The University of Bristol (UK) spinout, Dynamic Therapeutics, has received the Blavatnik Prize for its U-Rhythm technology, which can capture up to 72 samples over 24 hours with data on hormone production.

The Blavatnik Prize for Innovation is funded by UK-based venture capital (VC) firm QantX. The VC firm also provides up to £50,000 ($62,592) in non-dilutive funding as part of the prize.

U-Rhythm measures biologically active molecules over a period of time which can be analysed to identify potential disruptions that could affect a patient’s health. This is particularly useful in monitoring hormone levels, as these change throughout the day and can vary between the different phases of the menstrual cycle in females.

In a proof-of-concept trial, the portable implantable microdialysis device was used to collect serum from the abdominal subcutaneous fat of individuals at 20-minute intervals, even when the person was sleeping. The samples subsequently underwent liquid chromatography-tandem mass spectrometry (LC-MS/MS) measurement, and the analysis was used to establish normal and abnormal patterns of adrenal steroid hormone release.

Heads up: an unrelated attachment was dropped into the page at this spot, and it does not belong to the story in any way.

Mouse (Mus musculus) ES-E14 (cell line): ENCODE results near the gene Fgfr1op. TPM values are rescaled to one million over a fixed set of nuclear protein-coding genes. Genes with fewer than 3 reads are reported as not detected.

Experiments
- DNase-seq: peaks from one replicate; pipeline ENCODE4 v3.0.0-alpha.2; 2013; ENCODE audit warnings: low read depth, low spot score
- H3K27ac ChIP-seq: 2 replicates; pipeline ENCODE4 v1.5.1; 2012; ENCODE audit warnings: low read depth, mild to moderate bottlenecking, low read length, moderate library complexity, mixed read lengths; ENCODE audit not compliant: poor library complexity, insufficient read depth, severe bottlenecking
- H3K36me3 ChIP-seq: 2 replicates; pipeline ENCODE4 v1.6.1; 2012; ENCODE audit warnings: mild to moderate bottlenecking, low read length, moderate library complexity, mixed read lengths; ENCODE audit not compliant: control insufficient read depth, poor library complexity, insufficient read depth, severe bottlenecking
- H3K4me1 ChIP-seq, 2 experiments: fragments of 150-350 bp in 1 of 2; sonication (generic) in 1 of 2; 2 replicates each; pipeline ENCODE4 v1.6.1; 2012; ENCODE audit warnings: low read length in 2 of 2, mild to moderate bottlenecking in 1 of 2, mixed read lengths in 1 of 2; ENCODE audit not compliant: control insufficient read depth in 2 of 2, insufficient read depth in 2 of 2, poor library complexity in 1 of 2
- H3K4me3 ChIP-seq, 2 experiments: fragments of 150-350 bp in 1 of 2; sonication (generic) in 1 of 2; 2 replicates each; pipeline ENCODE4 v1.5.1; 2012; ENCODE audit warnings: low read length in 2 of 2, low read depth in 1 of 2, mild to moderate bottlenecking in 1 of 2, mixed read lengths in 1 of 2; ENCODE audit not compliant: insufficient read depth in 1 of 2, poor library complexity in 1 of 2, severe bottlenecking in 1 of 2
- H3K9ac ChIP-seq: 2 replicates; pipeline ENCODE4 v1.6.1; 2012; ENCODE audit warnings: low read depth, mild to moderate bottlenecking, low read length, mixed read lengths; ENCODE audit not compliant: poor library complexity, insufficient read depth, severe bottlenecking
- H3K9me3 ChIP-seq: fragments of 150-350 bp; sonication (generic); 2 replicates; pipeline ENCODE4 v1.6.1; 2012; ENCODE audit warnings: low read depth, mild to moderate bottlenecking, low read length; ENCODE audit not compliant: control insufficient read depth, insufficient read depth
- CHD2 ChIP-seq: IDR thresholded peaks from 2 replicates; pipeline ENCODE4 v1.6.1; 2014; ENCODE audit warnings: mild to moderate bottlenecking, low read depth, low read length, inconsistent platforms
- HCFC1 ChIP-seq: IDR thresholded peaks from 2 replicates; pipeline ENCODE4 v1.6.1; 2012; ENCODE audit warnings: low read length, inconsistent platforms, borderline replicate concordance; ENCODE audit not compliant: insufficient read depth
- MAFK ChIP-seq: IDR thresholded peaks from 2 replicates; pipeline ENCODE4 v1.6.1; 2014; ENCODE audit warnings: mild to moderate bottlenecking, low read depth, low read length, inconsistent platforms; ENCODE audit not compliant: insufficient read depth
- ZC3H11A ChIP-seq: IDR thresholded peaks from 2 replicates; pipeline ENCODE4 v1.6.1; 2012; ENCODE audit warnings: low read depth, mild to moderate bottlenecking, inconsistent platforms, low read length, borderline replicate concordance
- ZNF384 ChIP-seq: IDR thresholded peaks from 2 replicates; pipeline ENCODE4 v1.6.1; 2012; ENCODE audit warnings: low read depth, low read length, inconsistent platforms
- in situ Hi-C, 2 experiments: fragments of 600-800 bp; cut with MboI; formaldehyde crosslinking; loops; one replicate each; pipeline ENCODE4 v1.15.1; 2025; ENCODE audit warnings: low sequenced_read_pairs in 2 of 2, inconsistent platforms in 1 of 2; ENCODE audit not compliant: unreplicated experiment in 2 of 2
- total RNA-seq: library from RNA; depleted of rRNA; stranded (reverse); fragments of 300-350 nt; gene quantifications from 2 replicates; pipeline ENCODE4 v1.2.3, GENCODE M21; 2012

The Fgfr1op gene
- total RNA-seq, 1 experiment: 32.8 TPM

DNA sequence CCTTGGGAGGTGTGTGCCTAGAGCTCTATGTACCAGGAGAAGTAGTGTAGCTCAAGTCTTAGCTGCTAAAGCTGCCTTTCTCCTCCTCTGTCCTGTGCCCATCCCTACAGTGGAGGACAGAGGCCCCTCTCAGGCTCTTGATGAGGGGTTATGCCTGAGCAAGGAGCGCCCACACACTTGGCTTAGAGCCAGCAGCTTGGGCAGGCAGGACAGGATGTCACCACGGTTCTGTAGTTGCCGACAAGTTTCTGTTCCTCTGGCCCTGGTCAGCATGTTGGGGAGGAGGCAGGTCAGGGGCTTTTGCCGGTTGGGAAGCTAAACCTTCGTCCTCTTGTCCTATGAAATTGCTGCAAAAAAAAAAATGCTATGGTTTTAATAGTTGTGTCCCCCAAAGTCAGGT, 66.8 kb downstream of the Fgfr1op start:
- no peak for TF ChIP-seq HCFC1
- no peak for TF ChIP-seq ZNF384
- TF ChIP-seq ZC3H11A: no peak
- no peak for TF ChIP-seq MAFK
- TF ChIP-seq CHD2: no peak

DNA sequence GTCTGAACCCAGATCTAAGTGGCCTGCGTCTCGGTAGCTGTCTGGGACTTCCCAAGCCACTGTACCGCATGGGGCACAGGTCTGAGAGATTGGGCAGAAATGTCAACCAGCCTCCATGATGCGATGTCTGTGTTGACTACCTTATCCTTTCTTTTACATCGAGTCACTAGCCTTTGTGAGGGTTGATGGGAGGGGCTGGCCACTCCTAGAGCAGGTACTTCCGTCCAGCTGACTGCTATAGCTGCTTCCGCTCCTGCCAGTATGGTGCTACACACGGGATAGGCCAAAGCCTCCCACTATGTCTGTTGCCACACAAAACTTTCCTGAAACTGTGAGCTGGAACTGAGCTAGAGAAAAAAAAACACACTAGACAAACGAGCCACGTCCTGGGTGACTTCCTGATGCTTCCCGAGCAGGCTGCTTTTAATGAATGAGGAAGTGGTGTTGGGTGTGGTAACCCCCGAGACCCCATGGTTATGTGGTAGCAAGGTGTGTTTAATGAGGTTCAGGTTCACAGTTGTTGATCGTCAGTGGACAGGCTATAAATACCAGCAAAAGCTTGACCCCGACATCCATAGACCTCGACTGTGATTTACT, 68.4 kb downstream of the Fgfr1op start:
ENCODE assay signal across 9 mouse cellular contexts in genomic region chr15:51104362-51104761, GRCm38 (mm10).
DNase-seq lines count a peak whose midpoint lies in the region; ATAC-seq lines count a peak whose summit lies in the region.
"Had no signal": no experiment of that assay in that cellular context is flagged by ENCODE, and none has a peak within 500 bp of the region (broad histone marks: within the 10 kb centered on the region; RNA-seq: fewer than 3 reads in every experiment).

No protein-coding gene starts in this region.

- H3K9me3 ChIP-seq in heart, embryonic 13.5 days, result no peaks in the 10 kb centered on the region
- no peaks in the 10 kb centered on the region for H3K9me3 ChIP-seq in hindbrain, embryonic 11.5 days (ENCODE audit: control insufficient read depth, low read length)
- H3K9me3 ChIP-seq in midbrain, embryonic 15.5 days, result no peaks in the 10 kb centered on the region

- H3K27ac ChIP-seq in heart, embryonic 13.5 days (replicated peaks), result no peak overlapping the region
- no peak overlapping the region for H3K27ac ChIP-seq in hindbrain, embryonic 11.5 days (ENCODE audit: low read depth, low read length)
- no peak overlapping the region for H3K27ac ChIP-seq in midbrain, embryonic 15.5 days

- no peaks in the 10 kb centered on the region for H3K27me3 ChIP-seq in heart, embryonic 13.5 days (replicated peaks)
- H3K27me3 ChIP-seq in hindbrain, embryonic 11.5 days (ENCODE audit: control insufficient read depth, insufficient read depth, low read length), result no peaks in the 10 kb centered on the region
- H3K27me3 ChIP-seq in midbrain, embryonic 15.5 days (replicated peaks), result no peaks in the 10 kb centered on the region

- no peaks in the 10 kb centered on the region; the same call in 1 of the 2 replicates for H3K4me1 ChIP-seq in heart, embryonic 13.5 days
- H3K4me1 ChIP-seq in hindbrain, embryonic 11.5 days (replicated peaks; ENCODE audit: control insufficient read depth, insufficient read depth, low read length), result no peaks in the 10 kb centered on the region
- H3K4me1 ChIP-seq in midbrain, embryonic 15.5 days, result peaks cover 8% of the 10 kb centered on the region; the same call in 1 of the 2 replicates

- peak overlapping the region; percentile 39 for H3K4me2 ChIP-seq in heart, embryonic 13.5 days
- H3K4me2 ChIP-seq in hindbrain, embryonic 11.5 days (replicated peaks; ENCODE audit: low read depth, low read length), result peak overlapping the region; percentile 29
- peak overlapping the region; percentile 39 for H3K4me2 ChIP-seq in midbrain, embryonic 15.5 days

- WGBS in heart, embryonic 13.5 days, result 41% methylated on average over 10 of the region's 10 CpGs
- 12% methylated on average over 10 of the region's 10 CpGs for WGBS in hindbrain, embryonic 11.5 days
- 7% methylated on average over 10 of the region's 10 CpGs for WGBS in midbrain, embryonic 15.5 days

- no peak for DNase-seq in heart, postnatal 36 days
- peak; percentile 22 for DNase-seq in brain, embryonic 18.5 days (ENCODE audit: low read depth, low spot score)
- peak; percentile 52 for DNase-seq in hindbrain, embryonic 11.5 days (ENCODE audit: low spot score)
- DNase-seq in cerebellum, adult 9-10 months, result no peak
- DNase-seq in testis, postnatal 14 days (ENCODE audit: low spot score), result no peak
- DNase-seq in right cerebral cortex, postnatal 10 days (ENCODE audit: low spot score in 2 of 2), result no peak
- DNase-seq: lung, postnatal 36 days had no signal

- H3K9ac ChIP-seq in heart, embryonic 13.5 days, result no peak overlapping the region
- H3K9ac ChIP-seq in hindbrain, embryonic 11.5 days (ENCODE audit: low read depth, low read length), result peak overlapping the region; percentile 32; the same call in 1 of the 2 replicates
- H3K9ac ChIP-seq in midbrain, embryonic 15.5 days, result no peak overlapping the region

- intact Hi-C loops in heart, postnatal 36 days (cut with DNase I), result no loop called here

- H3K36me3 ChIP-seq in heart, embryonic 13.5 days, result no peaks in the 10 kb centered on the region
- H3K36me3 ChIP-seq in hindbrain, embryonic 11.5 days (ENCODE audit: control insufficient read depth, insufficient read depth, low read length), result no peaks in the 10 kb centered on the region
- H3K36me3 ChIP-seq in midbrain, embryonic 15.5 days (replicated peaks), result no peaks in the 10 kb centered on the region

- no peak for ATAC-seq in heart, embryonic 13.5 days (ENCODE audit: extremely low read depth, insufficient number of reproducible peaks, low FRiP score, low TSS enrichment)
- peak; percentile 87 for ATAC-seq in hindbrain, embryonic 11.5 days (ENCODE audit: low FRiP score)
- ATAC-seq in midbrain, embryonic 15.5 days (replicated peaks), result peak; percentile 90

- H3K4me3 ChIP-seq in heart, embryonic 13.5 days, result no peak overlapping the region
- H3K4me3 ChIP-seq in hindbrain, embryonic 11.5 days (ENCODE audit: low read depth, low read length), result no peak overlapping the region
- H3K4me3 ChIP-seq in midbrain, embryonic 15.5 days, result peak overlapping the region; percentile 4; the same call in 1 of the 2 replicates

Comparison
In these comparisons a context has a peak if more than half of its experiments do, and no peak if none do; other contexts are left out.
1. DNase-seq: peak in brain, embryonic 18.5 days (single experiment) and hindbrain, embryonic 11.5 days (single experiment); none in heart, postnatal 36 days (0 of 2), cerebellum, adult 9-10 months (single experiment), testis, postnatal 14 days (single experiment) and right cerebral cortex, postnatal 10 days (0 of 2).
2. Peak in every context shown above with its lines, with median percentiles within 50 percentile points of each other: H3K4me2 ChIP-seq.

“We know more than ever about the workings of the human body and yet the diagnosis and treatment of many conditions remain challenging, particularly those caused by hormonal imbalances which vary with time,” said QantX CEO Richard Haycock.

“Whilst clinicians rely on single point-in-time tests such as blood and urine, the U-RHYTHM device has the potential to capture dynamic information about a patient’s health and improve diagnosis.”

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Dynamic aims to become the “gold standard” for time-based measurement of hormones to improve the accuracy of diagnoses and treatment for patients with conditions like Type 1 diabetes and hypertension.

The wearable technology market has seen high growth in recent years. As per a GlobalData report, the market for wearable technology is expected to grow to $156bn by 2024 and is expected to continue growing at a compound annual growth rate of 15% up to 2030.

Multiple companies are developing wearable tech for various purposes, including tracking multiple health parameters. In December 2023, Empatica started developing a clinical trial for an artificial intelligence (AI)-assisted wearable device to predict refractory seizures. The trial is expected to start enrollment this year.

In October 2023, California-based start-up, CARI Health, has a $2.8m fast-track grant to bring its wearable medication monitor to market in the US. The device is expected to be used to curb overdose rates and drug abuse.